December 2, 2020

Challenge Accepted

Nurse recalls lessons that took her from C-student to college grad.

As a teen, Jai-Ana Baker had never considered becoming a nurse. She knew she wanted to go to college, but she was a C student who hated school and had no idea what she wanted to study. Then her mother heard an ad for RINI on the radio. “Mom said, ‘Apply, apply, apply,’” Baker recalled, so she decided to give it a try. 

Baker found the coursework at RINI very challenging, but focusing her studies on a nursing career motivated her to participate more, and to set goals and try to achieve them. “For some reason, it was like: challenge accepted,” she said. “It changed me as a person.”

Baker also underwent a transformation as a student. She described her previous high school as “You’re in, you’re out. It’s a big classroom.” At RINI, she appreciated the one-on-one attention she received from teachers. “They really got to know you for who you were and knew the type of learner you were,” she said. To her surprise, she became a straight-A student. 

Baker said the environment at RINI encouraged community among students. “They taught us about creating cohorts and working together as a team,” she said. This message was strengthened by her experience studying for and working as a certified nursing assistant (CNA). “I think just putting young people together in that sense, it really helped us mature and want to go out and get a job,” Baker said. 

The summer after receiving her CNA license, Baker turned 17, and she and her peers began working in the Summer Youth Employment Program at Rhode Island Hospital. The experience bonded them, she said, and spurred them to help each other achieve their common goals.

Working as part of a team at RINI informed Baker’s approach to college. “You end up creating nursing cohorts that you grow and learn with throughout your journey in school,” she said. “We were all studying together, so it was challenging, but we were able to get through it together.”

Also helpful were the study strategies instilled by RINI teachers. Baker graduated with 27 college credits, taking college-level classes in anatomy, communications, and psychology, among other subjects. To help her meet the challenge, teachers stayed after school “breaking things down” and answering questions. She remembers anatomy was “very tricky with learning all the different bones and the different parts of the body,” so her teacher had them draw pictures and label them “100 times.” Later, at the University of Rhode Island (URI), Baker said she and an old RINI classmate would laugh about it and say, “Remember Dr. Clancy would make us do this? And then we would find ourselves doing it in our college courses.”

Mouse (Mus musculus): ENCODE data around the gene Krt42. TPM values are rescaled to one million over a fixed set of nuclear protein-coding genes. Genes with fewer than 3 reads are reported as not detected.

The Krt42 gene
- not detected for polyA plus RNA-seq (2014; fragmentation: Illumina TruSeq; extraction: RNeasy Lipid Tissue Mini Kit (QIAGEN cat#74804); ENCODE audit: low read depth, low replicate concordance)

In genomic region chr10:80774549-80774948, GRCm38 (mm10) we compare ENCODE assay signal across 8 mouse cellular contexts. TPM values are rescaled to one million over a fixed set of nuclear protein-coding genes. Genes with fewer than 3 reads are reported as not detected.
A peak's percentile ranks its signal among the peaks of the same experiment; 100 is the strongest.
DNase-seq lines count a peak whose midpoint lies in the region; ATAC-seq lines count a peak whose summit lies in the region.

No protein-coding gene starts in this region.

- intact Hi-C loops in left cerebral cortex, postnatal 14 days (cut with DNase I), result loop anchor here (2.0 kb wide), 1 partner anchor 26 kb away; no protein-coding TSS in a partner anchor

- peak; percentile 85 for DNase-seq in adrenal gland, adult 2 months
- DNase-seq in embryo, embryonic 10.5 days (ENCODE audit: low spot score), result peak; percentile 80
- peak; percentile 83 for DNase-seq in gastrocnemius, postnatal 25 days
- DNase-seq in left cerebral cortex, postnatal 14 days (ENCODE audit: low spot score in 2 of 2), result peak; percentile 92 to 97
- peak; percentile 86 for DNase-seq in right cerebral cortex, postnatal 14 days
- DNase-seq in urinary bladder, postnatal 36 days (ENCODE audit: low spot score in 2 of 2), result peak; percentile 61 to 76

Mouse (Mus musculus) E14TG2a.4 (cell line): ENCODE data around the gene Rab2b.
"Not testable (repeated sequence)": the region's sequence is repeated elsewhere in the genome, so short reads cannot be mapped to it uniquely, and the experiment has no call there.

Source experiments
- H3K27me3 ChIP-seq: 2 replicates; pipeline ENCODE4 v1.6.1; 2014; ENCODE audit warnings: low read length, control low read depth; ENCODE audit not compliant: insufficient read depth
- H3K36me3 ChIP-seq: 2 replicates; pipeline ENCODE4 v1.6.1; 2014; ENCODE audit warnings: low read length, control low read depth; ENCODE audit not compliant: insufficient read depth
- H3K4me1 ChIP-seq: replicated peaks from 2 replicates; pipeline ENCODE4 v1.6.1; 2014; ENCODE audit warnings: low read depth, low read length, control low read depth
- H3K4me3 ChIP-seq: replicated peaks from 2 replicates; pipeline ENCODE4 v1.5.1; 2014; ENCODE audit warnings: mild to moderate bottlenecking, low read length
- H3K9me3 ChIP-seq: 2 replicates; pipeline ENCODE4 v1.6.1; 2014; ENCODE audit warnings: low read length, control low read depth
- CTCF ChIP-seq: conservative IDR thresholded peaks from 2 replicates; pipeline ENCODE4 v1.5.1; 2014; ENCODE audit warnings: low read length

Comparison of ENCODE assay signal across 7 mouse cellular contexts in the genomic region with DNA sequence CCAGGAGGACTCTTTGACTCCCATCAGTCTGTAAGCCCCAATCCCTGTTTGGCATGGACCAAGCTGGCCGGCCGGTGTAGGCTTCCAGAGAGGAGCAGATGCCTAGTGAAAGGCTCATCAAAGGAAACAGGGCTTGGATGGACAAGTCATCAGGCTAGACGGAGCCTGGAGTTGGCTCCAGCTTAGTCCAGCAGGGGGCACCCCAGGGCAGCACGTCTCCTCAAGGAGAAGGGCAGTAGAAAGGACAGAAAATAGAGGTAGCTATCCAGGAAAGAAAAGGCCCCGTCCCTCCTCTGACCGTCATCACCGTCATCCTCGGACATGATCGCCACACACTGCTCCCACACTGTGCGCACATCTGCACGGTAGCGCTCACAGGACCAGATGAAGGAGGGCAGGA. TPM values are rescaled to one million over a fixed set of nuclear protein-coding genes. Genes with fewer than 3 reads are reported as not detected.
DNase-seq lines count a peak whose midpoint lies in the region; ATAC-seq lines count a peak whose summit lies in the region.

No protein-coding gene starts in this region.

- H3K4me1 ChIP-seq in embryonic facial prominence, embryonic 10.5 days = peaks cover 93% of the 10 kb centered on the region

At URI, Baker also benefited from her high school CNA experience. Not only had the position allowed her to save up for her first car at a time when she saw peers struggling to find jobs, but it showed her the inside of a hospital, giving her a level of confidence in her career choice that many of her classmates lacked. “They’re like, I want to be a nurse, and they never stepped foot in the hospital.” 

As a CNA, Baker had a chance to ask before college, “Can I see myself in this hospital setting as a career for the rest of my life?” The answer emerged from her experiences working with people who were seriously ill. “I like this. I love this,” she realized. “I love being able to make an impact on patients’ lives.” Baker had always planned to attend college, but she wonders if she would have followed through without the drive that came with knowing “this is what I want to do.” 

Baker now works mostly with older patients at The Miriam Hospital, a cardiac care facility in Providence. She said all her efforts “paid off in the end” not only because she has a job she loves, but because her success inspires others, especially her younger sisters who now want to go into nursing. 

Baker credits RINI with putting her on a path to a rewarding future. “I was constantly reaching my goals and becoming successful. I think it really inspired everybody around me,” she said, noting how her sisters believe “if Jai can do it, I can do it.”